New IP regime coming soon
The changes are contained in the Intellectual Property Act 2014, which is expected to be fully implemented by late 2015.
The Intellectual Property Office (IPO) says that the new measures are designed to help UK businesses “better protect their IP rights in the UK and abroad” and encourage innovation and economic growth.
The Act also implements reforms to the design IP framework stemming from the government-commissioned Hargreaves review of Intellectual Property and Growth in 2011. Changes it will introduce relating to designs include:
- making infringement of a registered design a criminal offence, in certain circumstances
- bringing the rules on UK design ownership into line with those of the European Union. For commissioned designs, the designer – not the commissioner – will be the owner in all cases
- exempting certain acts from being an infringement of a registered design, including those related private activities involving teaching or experimentation
- allowing third parties, acting in good faith, to continue to use a design that is subsequently registered by someone else
- ensuring that those who use, with permission, a Registered Community Design – which protects a design in the European Union, including in the UK – cannot be sued for infringement of associated copyright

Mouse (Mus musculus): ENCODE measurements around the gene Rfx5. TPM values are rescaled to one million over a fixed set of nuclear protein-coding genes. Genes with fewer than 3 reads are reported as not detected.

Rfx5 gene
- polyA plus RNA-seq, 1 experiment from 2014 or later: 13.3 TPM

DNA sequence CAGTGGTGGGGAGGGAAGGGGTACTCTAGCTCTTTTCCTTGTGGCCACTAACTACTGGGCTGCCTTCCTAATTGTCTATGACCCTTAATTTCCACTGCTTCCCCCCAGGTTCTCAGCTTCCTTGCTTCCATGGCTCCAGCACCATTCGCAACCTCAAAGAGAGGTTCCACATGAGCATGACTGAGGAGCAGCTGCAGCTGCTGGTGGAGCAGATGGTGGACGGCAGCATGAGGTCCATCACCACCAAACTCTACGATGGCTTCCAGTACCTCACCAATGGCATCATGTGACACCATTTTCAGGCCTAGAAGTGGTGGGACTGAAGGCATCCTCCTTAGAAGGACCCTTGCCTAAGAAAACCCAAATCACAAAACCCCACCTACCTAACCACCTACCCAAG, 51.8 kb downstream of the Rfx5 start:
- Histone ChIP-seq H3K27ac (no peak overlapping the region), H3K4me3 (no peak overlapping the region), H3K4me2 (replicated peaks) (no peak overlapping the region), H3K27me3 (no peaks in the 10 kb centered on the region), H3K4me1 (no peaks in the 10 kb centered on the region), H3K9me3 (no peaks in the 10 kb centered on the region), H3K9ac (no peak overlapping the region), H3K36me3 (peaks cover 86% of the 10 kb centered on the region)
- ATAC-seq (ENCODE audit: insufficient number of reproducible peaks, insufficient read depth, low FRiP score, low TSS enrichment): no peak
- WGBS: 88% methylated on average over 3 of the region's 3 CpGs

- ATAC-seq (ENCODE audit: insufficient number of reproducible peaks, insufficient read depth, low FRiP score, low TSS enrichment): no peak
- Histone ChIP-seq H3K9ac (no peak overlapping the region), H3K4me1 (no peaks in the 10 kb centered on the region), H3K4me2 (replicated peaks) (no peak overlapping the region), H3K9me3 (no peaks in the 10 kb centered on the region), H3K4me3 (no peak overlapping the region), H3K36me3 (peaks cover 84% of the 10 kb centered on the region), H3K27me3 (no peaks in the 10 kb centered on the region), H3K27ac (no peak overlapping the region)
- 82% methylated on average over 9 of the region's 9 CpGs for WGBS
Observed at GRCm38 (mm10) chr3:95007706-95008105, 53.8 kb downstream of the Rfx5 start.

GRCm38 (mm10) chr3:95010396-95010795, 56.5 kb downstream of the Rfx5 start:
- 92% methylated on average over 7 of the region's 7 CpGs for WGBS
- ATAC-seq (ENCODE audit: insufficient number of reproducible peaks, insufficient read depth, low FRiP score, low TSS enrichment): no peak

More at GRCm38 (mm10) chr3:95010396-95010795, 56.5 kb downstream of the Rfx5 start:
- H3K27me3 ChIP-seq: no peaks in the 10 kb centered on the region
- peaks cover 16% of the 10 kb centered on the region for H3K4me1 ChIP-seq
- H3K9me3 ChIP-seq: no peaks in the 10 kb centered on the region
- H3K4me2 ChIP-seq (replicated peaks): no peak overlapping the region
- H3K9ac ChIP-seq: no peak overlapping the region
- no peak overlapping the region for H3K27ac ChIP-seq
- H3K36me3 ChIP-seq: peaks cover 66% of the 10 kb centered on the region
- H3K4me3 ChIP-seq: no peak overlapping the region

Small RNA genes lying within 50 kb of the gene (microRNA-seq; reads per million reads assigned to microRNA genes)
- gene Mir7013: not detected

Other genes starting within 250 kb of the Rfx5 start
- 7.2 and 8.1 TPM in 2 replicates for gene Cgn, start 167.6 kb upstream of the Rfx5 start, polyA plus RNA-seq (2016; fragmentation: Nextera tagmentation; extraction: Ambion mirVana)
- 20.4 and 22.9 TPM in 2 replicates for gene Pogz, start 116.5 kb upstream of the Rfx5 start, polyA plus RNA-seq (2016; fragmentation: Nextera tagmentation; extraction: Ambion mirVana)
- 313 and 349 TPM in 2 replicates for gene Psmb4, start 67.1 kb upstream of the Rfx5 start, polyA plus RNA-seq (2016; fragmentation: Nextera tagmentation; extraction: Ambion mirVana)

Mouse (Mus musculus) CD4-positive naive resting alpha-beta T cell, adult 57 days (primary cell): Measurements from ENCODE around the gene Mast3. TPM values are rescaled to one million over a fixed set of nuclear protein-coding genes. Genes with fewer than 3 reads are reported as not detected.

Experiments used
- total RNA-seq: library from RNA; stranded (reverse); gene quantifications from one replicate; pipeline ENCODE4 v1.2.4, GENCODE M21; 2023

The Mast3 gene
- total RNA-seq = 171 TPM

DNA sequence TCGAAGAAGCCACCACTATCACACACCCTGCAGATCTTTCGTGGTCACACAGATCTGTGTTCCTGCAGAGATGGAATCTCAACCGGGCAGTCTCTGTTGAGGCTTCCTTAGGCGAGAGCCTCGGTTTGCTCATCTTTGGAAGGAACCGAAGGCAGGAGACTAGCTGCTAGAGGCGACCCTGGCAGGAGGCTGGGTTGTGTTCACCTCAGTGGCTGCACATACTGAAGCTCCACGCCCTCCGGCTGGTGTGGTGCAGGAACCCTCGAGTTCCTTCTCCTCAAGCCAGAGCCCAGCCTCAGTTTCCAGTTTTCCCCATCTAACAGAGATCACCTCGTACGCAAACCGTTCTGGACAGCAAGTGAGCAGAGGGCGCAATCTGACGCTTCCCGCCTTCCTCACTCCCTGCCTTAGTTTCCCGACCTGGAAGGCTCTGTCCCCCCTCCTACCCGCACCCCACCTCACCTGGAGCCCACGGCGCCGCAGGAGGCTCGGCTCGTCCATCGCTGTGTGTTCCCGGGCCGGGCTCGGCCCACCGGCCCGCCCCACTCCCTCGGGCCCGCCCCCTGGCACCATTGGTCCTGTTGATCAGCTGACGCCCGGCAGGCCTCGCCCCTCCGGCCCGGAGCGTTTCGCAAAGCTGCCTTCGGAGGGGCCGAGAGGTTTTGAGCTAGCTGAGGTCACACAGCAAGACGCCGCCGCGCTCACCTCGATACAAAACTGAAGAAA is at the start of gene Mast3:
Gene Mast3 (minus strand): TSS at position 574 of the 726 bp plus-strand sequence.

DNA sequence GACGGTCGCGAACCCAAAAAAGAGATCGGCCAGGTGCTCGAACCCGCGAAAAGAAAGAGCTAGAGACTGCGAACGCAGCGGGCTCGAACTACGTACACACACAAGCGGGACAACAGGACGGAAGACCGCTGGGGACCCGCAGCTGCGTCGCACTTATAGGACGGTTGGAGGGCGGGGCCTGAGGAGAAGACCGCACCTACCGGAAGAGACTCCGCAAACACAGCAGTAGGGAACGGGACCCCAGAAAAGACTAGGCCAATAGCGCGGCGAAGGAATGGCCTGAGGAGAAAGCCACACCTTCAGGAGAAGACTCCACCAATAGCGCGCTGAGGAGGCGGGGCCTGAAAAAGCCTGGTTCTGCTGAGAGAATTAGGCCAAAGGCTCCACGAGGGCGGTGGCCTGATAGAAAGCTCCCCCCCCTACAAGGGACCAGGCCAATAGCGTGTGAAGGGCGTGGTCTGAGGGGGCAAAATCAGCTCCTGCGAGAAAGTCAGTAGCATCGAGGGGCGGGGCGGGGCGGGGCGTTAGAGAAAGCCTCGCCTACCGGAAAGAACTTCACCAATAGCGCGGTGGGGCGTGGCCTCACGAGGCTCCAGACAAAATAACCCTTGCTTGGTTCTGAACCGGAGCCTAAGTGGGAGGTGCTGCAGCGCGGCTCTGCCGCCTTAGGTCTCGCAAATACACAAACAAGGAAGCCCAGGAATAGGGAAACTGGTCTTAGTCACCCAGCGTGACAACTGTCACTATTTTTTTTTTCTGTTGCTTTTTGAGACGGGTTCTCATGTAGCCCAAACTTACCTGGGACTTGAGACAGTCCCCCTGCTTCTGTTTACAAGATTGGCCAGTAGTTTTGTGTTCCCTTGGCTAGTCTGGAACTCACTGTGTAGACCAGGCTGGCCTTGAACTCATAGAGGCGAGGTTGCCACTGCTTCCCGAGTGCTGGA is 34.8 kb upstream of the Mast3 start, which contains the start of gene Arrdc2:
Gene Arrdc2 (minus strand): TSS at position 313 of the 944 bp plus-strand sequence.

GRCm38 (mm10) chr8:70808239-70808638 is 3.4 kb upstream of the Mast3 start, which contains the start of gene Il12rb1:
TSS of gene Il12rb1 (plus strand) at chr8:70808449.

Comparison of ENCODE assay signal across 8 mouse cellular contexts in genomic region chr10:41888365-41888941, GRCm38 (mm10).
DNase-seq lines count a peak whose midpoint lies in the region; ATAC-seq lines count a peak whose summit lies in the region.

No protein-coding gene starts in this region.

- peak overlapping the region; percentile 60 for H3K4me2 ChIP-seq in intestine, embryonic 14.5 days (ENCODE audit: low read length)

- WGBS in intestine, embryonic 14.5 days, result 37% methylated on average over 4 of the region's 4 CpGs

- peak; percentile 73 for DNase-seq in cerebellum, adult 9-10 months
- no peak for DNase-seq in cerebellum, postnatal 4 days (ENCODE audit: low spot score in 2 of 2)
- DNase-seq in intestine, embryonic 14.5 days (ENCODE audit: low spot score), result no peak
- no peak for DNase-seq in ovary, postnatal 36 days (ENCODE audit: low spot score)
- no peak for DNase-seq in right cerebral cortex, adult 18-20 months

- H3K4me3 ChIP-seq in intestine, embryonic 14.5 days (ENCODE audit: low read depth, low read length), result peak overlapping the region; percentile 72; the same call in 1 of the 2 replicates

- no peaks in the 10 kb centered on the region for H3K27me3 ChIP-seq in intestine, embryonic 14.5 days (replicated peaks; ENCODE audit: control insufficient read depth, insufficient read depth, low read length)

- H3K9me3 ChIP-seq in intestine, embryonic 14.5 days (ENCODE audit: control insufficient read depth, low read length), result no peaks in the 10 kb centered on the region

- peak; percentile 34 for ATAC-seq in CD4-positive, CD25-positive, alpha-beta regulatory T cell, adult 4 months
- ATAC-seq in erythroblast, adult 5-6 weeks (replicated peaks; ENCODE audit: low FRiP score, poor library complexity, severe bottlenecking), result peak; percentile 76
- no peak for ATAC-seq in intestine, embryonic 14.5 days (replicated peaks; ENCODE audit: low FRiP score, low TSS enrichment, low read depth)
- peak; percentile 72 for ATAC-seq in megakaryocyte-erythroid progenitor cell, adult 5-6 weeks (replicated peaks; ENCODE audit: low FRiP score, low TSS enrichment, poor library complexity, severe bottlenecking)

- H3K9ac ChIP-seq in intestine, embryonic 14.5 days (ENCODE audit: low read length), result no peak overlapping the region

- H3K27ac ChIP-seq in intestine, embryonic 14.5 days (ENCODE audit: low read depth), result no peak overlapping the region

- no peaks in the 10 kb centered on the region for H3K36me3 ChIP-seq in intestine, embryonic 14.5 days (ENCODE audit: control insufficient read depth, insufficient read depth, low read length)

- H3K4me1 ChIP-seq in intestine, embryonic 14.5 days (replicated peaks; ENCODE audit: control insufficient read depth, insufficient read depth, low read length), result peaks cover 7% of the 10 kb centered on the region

- introducing a voluntary, non-binding Design Opinions Service to give those involved in potential designs litigation an impartial IPO view on the strength of their case
- amending the definition of unregistered design right to help reduce uncertainty and limit protection for trivial features of designs.
Changes to the law around patents include:
- introducing the option of marking a product with a web address, instead of the patent number and country of the patent. The web address must be of a webpage that clearly sets out the relevant patent number
- expanding the IPO’s Patent Opinions Service so that it can give non-binding opinions on a wider range of issues around patent validity
- allowing the IPO to share information on unpublished patent applications to improve work sharing between the UK and other patent offices.
The Act will also enable the UK to join the Hague international design registration system in its own right, rather than through EU membership. This will mean that those seeking to protect their designs through the international system will be able to specify relevant EU territories, rather than adopting what the IPO calls an “all or nothing” approach.
Our experts at Royds can provide comprehensive advice on all aspects of intellectual property law, including the implications of the new measures introduced under the Intellectual Property Act. For more information please visit or contact Stephen Welfare or John North.